Some of you – say, those who’ve known me since 1990 – may already know that I’m a massive fan of Twin Peaks. And I mean MASSIVE. Twin Peaks changed my life, in more or less the same way that Buffy changed my life almost a decade later. (For the curious: I went to a Buffy convention, bumped into a few members of SFX, heard there was a job going on the magazine and the rest is history.)
If it hadn’t been for Twin Peaks, I wouldn’t have visited London for the very first time in April 1991 and fallen in love with the city, prompting me to switch universities from Swansea (much hate) to Richmond (much love). If I hadn’t switched universities I probably would have failed my course in Art & Design, a subject which came to me about as naturally as a giraffe learning to surf, only not as funny to watch. I would never have gone on to earn a degree in English & American Studies – which came in very handy for my chosen career – at a university in the very street in which I live today. In fact, if I’d spent my entire three years of university in Swansea I would most probably have topped myself because I hated the place so much (with apologies to any Swansea residents reading this).
Swansea? Wrong course, wrong people, wrong town. Richmond? Right course, right people, right city.
The Peak-y reason I was in London in April 1991 was because I wanted to meet Agent Cooper, aka Kyle MacLachlan, aka that guy I’d fallen for after watching Dune and The Hidden before I’d even set eyes on anyone named Cooper. I sat in the crowd at the Shepherd’s Bush Empire to watch him being interviewed on Wogan. I sat in the crowd at the Greenwood Theatre to watch him being interviewed on Tonight With Jonathan Ross. I stood outside the studios of TV-am in Camden to get his autograph at a silly hour of the morning, and even managed to get a photo taken with him. It’s probably the nearest I’ve ever come to stalking a celebrity in my life, although I’m happy to say I was totally polite and respectful and didn’t hassle him in any way (unlike some of the other Peaks fans I saw hanging around the studios, but the less said about them – or the professional autograph-hunting crowd – the better).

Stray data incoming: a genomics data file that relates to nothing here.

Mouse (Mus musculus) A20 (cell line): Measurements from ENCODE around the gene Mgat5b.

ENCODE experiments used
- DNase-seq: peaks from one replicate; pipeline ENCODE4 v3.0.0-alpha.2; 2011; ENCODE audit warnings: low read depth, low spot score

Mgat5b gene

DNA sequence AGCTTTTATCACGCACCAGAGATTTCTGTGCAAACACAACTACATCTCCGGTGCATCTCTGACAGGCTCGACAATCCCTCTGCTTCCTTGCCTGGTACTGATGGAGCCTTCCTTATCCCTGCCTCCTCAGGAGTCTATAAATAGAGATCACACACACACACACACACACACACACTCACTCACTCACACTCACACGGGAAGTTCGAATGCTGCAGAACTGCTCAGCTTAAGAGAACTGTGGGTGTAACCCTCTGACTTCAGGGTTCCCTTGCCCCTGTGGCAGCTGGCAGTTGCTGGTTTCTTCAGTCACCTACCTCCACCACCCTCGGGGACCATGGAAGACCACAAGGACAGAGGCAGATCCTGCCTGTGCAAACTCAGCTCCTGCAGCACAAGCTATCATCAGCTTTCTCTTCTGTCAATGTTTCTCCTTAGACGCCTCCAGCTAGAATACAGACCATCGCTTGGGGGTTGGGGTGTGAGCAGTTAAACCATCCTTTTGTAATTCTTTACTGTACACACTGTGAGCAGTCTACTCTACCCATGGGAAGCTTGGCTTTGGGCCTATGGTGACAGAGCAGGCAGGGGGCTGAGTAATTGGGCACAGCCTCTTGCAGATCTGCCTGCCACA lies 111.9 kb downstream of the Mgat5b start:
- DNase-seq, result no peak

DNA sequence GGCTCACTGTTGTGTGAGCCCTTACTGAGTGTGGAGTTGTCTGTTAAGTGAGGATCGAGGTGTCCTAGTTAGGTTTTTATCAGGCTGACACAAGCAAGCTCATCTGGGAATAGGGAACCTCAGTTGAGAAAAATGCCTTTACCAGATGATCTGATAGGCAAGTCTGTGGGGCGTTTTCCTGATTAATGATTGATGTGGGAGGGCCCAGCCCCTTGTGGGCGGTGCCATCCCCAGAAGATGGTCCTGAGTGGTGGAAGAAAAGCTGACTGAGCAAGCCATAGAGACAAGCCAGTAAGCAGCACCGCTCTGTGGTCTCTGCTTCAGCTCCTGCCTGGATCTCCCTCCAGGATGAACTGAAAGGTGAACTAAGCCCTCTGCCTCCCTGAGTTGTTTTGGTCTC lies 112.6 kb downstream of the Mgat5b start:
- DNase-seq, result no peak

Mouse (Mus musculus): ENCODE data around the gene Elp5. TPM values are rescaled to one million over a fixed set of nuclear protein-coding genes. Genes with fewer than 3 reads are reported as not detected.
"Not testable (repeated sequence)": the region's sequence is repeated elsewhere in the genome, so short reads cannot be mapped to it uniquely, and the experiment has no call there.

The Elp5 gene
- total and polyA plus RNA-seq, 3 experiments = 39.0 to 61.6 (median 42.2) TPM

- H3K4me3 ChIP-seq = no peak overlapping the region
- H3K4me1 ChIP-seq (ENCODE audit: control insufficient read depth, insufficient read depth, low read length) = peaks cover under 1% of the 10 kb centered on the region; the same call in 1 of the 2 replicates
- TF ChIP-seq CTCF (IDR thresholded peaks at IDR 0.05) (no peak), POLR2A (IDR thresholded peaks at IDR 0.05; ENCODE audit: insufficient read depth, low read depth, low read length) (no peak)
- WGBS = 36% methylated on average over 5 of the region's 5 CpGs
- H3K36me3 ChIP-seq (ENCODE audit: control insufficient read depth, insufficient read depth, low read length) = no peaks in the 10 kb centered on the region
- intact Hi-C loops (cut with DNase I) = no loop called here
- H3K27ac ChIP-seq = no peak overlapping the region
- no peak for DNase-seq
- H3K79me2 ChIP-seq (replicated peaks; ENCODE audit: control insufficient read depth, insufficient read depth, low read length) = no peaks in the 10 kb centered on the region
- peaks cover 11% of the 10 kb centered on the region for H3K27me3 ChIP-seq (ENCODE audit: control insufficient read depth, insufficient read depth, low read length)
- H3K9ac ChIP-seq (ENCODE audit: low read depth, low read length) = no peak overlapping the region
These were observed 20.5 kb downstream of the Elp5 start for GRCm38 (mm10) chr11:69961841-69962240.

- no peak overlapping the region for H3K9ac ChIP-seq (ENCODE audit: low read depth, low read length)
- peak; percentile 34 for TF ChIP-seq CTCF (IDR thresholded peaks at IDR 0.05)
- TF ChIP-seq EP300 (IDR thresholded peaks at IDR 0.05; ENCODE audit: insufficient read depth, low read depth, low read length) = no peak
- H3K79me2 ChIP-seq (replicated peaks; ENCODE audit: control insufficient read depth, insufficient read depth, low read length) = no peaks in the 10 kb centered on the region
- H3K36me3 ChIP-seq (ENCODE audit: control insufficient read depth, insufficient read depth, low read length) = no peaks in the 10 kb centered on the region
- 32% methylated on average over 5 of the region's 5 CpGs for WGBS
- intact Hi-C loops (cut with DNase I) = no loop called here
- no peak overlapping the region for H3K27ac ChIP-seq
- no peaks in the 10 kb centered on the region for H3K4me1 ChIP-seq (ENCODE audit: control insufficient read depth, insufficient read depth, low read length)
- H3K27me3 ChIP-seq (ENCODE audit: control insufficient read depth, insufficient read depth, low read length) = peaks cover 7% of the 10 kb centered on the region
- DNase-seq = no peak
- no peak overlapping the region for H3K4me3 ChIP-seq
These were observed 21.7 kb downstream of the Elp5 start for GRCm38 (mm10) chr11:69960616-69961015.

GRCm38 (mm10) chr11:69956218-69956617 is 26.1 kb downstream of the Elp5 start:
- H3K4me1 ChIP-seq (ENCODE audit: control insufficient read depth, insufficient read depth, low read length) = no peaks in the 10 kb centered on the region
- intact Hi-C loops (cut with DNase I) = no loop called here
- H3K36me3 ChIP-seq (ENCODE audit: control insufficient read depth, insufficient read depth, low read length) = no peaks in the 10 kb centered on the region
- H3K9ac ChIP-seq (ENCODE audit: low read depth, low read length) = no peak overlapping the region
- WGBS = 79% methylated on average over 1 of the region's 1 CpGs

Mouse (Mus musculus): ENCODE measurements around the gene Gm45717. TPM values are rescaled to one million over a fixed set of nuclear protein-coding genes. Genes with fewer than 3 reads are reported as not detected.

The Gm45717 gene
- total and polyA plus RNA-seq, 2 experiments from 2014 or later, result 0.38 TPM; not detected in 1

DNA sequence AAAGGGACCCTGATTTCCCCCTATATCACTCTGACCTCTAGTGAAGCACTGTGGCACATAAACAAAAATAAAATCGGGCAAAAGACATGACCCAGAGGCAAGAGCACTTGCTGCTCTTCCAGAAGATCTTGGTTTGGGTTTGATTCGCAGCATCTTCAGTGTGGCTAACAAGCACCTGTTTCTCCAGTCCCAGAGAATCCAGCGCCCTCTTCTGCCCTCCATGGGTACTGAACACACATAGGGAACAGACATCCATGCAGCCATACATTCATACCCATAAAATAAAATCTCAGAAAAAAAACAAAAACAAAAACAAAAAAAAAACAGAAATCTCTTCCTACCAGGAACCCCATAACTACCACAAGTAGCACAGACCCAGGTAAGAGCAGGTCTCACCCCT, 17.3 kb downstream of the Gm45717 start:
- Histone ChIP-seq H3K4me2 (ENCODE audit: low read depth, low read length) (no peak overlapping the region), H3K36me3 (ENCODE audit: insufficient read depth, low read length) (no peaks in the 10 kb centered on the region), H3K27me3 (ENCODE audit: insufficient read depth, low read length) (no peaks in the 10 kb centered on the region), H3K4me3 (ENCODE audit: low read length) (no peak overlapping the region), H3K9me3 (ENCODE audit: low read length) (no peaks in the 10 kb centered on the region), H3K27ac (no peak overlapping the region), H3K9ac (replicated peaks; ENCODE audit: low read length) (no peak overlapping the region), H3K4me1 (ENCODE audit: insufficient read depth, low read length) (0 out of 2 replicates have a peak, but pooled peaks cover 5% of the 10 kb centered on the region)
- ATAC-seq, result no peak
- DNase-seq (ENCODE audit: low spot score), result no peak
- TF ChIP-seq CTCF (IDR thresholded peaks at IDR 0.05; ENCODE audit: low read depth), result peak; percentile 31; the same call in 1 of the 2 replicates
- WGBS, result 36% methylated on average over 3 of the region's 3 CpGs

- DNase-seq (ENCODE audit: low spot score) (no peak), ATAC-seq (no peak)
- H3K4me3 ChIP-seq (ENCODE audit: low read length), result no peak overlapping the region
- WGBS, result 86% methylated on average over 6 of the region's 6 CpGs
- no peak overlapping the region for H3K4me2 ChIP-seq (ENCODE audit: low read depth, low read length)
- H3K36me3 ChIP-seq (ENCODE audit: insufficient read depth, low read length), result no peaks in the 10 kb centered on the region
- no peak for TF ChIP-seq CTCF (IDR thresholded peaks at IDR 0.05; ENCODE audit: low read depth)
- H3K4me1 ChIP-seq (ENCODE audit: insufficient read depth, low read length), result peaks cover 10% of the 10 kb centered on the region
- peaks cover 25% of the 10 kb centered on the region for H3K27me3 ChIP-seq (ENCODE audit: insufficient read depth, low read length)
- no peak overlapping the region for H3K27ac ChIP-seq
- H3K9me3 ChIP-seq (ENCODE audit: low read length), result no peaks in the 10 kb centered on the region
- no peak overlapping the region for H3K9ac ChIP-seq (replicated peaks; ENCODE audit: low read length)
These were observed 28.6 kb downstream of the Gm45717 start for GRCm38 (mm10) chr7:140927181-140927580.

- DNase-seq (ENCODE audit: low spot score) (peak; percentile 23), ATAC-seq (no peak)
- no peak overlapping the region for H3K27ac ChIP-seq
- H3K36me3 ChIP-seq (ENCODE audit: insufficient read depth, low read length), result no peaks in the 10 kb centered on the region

I was simply a very young, very giggly girl with eyes as large as saucers meeting her idol in the Big City. No wonder I decided to move to London afterwards; dreams came true there.
I’ve just bought the Twin Peaks Definitive Gold Edition R1 box set. Last night I watched the show’s pilot, an episode I must have seen at least 50 times over the years; hell, I even wrote my university dissertation on the series. But watching it on DVD for the very first time… well, it was a different show. My grungy VHS tapes always made the series look soupy and muggy, as though it was shot on the kind of videotape they used in 1980s daytime soap operas. Suddenly I was noticing things I’d never seen before – the reflection of Lucy in the glass of the police station while Sheriff Truman gets the call from Pete to say he’s found a body; the image of the bike in Laura Palmer’s eye on the videotape (always a blur before now); the image of BOB reflected in the mirror above Sarah Palmer’s head as she has her vision at the end of the episode. It’s like I’m seeing the show with totally fresh eyes.
The other thing which has amazed me is that, all these years on, I can watch Agent Dale Cooper drive into the small town of Twin Peaks (“…five miles south of the Canadian border, twelve miles west of the state line”) and feel absolutely nothing for him. My girly crush has completely evaporated. Kyle MacLachlan is nothing to me now. I still love Coop, but that burning fascination with the man who went on to unknowingly change my life is no more. He also makes me feel old: I’m 36 to MacLachlan’s 31-year-old FBI agent, who always used to be someone I looked up to. I never thought I’d be older than Coop!
Life is full of nasty surprises like this. I remember my mum telling me once that when she was younger footballers seemed like gods, but as she grew older, they turned into little boys. It’s happening to me. I hate it.
On the plus side, I think I’ve discovered a new appreciation for Michael Ontkean’s Sheriff Truman, who seemed far too old for me when I watched Twin Peaks in 1990 but, these days, is of a perfect vintage. Swings and roundabouts, as the old saying goes…
Oh, and the lady with the log? They call her the Log Lady.